Elena & Fabrice's Web

(Part of the Wolverhampton Lectures of Physics's Quantum Physics Course)

We now solve the equations with which we departed last time:

\begin{align} L_z\psi&=\mu\psi\\ L^2\psi&=\lambda\psi\,. \end{align}

That is to say, we need to find out the $\mu$, $\lambda$ and $\psi$ that are compatible with the $L_z$ and $L^2$ quantum algebra that we introduced in the previous lecture. This will be achieved purely by algebra. Like in the harmonic oscillator case, we first introduce the *ladder operators*:

$$L_\pm\equiv L_x\pm i L_y\,.$$

It is easy to see that $L_\pm$ commutes with $L^2$ since the latter commutes with $L_x$ and $L_y$ and commutation is linear. The algebra of this (these 2) operator(s) with $L_z$ is interesting:

$$[L_z,L_\pm]=[L_z,L_x]\pm i[L_z,L_y]=i\hbar(L_y\mp iL_x)=\pm\hbar(L_x\pm iL_y)=\pm\hbar L_\pm$$

We now turn to the beautiful *quantum algebra of angular momentum*. The trick will be to show that if $\psi$ is an eigenfunction of $L^2$ and $L_z$, as stated above, then so is also $L_\pm\psi$. We proceed to prove this and to find the corresponding eigenvalues.

The $L^2$ case is the simplest. That $L_\pm\psi$ is an eigenfunction of $L^2$ means that $L^2(L_\pm\psi)$ is proportional to $L_\pm\psi$, but indeed, since $L^2$ and $L_\pm$ commute:

$$L^2 L_\pm\psi=L_\pm L^2\psi=L_\pm\lambda\psi=\lambda L_\pm\psi_L$$

so this is true and, furthermore, they have the same eigenvalue $\lambda$. The projection operator is slightly more interesting:

$$L_z L_\pm\psi=(L_\pm L_z\pm\hbar L_\pm)\psi=(L_\pm\lambda+\hbar L_\pm)\psi=(\lambda\pm\hbar)L_\pm\psi$$

meaning this time that if $\psi$ is an eigenfunction of $L_z$ with eigenvalue $\lambda$, so is $L_\pm\psi$ with eigenvalue $\lambda\pm\hbar$, i.e., we add or subtract one quantum of angular momentum. Whence the name:

- $L_+$ adds one quantum of angular momentum, and is called the creation operator.
- $L_-$ removes one quantum of angular momentum, and is called the destruction operator.

This is pretty similar to the ladder operators of the harmonic oscillator, except that will find here that the states are bounded on both sides. Indeed, adding one quantum forever to the $z$-component, we would get to the point where the $z$-component overcomes the total $L^2$ since $L^2$ retains the same eigenvalue. This cannot be, so, like for the harmonic oscillator, one must hit a top-rung where the addition is forbidden. There must exist, therefore, a "top" function $\psi_T$ (T for "top") such that $L_+\psi_T=0$. The same applies to the annihilation $L_-$ with a function $\psi_B$ which touches the bottom rung, i.e., such that $L_-\psi_B=0$.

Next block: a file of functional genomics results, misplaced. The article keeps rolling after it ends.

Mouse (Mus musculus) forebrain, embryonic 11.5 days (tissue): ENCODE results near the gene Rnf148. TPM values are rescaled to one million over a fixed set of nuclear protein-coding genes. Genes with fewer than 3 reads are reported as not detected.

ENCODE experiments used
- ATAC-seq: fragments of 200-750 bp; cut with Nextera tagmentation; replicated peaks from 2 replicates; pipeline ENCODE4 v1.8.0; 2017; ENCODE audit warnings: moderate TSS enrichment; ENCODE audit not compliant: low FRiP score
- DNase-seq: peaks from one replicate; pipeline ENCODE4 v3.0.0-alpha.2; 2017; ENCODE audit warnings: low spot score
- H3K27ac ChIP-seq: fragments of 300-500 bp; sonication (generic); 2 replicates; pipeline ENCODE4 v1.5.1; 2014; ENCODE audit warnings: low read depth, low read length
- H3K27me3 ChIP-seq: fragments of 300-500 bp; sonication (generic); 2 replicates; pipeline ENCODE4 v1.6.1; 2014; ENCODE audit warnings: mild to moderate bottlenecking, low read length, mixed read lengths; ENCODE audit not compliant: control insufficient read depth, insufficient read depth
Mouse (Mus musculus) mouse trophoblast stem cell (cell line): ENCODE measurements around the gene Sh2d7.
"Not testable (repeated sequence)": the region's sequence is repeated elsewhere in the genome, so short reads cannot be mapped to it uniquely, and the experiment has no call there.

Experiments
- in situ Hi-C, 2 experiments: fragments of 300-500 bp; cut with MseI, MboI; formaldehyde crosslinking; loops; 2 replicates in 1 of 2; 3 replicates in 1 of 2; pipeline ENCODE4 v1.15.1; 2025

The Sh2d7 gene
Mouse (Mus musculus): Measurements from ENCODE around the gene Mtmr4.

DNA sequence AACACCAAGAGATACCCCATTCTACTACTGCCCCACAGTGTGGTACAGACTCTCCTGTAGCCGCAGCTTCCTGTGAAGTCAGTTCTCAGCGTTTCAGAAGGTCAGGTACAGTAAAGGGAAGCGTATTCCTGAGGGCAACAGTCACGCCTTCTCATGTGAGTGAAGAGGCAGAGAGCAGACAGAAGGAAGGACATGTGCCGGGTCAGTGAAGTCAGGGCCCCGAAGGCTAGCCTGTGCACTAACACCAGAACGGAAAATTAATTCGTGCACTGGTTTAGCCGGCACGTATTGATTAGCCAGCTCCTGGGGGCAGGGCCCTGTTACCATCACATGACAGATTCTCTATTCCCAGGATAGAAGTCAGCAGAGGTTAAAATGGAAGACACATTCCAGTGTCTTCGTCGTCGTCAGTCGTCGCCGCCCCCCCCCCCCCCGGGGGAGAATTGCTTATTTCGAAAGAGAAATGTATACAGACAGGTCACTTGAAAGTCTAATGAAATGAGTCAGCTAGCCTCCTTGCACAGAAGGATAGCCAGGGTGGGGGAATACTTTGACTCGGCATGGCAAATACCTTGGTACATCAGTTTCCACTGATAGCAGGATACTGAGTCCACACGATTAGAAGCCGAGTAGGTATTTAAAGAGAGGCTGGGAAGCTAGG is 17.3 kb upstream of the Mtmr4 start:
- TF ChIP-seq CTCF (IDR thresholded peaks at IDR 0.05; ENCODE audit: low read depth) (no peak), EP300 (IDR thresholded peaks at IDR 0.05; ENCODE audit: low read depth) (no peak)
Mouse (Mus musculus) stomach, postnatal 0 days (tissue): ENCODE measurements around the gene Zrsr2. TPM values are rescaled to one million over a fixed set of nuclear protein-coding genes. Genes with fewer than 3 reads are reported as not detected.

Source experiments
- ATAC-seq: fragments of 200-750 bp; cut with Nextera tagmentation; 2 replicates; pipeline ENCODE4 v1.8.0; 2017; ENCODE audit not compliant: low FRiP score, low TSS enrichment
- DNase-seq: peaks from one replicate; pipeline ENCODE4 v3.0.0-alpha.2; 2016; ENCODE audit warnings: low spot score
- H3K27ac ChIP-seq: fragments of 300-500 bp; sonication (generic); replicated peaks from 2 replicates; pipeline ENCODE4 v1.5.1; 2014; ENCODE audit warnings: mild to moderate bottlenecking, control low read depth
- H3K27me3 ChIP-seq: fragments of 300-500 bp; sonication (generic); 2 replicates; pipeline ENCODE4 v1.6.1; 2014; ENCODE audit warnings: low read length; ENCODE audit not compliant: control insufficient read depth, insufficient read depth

Now one can check by direct calculations that:

$$L^2=L_\pm L_\mp+L_z^2\mp\hbar L_z\,.$$

This is straightforward (quantum) algebra:
Since $L_\pm L_\mp=(L_x\pm iL_y)(L_x\mp iL_y)=L_X^2+L_y^2\mp i L_xL_y\pm iL_yL_x$ (do not forget *quantum* refers to *noncommutative*) and since $L_yL_x=L_xL_y+i\hbar L_z$

Applying the bottom part of this equation to $\psi_T$, we find

\begin{align} L^2\psi_T&=L_-L_+\psi_T+L_z^2\psi_T+\hbar L_z\psi_T\\ &=0+\mu_T^2\psi_T+\hbar\mu_T\psi_T \end{align}

and since $L^2\psi_T=\lambda\psi_T$, then:

$$\lambda=\mu_T^2+\hbar\mu_T$$

Doing the same with top part of the $L^2$ equation applied to $\psi_B$, to find that

$$\lambda=\mu_B^2-\hbar\mu_B$$

Equating the right-hand-side of the two previous equations, both equal to $\lambda$, we find:

$$\mu_T^2+\hbar\mu_T=\mu_B^2-\hbar\mu_B$$

We are looking for $\mu_T$ and $\mu_B$ and can tidy up a bit the notation by assuming that they are defined as $\hbar\tilde\mu_{B,T}$ and solve for corresponding equation for the $\tilde\mu$:

$$\tilde\mu_T^2+\tilde\mu_T=\tilde\mu_B^2-\tilde\mu_B\,.$$

This is an odd-looking equation (for two unknown) that, if you think about it, is quadratic, so there should be two solutions. If we don't see the solution right away, one can use the machinery of algebra for one of the unknown:

$$\displaystyle\tilde\mu_T={-1\pm\sqrt{1+4(\tilde\mu_B^2-\tilde\mu_B)}\over2}\,.$$

Does this help? We also need to see that the term below the square root is a perfect square, $(2\tilde\mu_B-1)^2$, so the two solutions are:

\begin{align} \tilde\mu_T&=\tilde\mu_B-1\,,\\ \tilde\mu_T&=-\tilde\mu_B\,. \end{align}

Now, the first solution does not make sense, because it says the top $z$-component, the highest one we can get, is smaller than the bottom $z$-component of $L_z$. The second solution, if $\tilde\mu_B$ is negative, makes sense: the top and bottom rungs have opposite values. It's also a beautiful, symmetrical, sort of expected result. So we have this structure for the eigenvalues:

$$\tilde\mu_B=-\hbar\mu\quad-\hbar(\mu-1)\quad-\hbar(\mu-2)\quad\cdots\quad \hbar(\mu-2)\quad \hbar(\mu-1)\quad \hbar\mu=\tilde\mu_T$$